CORRECTION: In this video, I refer to a "retractable" version of the Lightning in kit-built aircraft form, however, that is an error. The model was never designed with such equipment
One of the newest SLSA is an all-American design, from Arion Aircraft and it’s called the Lightning LS-1. Winning its approval just before Sun ‘n Fun 2009, LS-1 was preceded by some 80 kit Lightnings the company has sold in the last three years; more than 40 are already flying. I found the Lightning great fun. You might, too. CORRECTION: In this video, I refer to a “retractable” version of the Lightning in kit-built aircraft form, however, that is an error. The model was never designed with such equipment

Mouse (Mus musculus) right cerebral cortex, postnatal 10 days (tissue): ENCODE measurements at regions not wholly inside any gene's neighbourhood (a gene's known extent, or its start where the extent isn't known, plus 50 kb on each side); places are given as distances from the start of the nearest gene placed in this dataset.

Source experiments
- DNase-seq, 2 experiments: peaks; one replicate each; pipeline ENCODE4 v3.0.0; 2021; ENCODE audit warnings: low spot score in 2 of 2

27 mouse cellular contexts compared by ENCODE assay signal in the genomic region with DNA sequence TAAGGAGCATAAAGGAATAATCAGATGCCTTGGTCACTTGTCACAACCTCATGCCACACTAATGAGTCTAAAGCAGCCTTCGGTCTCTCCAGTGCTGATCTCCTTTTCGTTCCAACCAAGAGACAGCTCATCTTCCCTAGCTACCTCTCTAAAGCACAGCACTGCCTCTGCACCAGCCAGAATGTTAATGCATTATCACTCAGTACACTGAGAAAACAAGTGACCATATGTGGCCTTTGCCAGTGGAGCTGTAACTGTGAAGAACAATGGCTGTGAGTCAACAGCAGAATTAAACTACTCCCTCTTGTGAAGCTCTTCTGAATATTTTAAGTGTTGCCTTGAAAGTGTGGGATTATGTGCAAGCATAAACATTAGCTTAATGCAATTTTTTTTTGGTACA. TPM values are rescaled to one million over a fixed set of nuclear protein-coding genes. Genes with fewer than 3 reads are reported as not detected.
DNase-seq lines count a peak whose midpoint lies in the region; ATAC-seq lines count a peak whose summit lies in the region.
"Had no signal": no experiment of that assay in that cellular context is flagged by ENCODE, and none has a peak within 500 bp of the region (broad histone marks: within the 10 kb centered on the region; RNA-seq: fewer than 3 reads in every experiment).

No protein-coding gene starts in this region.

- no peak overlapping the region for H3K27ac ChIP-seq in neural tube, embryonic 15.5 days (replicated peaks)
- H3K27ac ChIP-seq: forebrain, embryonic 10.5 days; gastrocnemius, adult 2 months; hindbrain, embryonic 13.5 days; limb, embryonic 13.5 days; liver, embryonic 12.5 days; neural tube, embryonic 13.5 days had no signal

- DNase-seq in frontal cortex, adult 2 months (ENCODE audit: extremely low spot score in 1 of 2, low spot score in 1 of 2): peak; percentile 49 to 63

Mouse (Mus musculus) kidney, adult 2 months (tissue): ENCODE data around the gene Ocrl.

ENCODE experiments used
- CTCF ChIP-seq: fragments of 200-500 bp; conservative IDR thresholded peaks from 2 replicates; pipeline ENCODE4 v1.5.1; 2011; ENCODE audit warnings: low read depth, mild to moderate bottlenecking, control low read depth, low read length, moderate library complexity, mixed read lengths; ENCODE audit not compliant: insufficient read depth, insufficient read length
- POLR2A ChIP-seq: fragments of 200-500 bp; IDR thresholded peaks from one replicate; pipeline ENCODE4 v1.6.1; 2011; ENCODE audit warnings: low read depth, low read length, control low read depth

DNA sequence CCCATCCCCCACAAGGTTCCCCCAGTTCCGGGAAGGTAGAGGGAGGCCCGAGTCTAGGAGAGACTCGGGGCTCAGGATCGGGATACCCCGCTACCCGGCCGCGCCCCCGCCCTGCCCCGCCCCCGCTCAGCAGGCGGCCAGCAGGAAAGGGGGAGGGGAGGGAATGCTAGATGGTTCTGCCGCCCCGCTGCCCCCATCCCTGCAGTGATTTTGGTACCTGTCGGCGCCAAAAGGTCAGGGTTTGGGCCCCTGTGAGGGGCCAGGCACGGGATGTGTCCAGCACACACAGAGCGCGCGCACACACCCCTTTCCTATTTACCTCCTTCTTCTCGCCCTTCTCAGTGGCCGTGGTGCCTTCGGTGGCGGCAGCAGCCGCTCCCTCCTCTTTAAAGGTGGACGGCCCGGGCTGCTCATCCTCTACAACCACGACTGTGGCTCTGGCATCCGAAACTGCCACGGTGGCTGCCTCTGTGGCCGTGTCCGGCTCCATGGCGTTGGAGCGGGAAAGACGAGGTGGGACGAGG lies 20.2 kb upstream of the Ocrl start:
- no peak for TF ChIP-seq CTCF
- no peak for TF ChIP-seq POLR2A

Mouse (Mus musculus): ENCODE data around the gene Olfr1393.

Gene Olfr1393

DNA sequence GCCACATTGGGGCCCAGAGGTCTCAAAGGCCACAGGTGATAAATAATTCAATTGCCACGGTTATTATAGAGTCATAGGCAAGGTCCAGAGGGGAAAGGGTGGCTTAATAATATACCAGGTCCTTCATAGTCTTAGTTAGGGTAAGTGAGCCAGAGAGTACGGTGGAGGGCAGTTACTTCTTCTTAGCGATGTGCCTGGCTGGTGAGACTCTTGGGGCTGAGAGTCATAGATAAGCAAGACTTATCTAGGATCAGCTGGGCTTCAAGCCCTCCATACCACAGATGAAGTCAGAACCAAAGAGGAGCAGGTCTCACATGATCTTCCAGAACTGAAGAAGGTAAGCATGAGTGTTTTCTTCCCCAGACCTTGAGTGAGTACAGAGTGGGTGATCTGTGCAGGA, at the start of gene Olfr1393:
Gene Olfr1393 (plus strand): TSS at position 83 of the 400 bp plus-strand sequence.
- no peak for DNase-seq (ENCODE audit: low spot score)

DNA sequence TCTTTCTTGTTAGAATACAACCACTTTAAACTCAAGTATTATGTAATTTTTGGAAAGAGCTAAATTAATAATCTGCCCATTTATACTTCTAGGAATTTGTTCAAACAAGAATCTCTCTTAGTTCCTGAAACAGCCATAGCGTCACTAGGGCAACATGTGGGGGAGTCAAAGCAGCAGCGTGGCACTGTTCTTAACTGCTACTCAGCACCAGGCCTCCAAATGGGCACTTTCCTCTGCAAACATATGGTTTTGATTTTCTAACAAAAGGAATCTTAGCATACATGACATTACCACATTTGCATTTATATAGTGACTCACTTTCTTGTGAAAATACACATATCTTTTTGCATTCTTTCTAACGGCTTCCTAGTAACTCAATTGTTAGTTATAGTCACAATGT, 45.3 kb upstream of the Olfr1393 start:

Last weekend Zenith Aircraft held another of their open house events. At the Midwest LSA Expo a few weeks beforehand I asked factory pilot guru, Roger Dubbert how many people the company expected. His answer: a rather amazing “700.” According to Zenith president Sebastien Heintz it was indeed another strong event, one they’ve repeated every year since setting up shop in Mexico, Missouri. “By all accounts and measurements, the 23rd annual Hangar Day was an incredible winner,” summarized Sebastien. Among the highlights of the two-day festivities was the arrival of EAA’s two Zenith aircraft. One was an EAA staff-built version of the CH 750 Cruzer (watch for our video pilot report to be posted soon) and the second was the One Week Wonder CH 750 that was completed during AirVenture with participation from over 2,500 people. As Arion Aircraft‘s Nick Otterback put it, “Since this month seems to offer many open houses I wanted to share ours.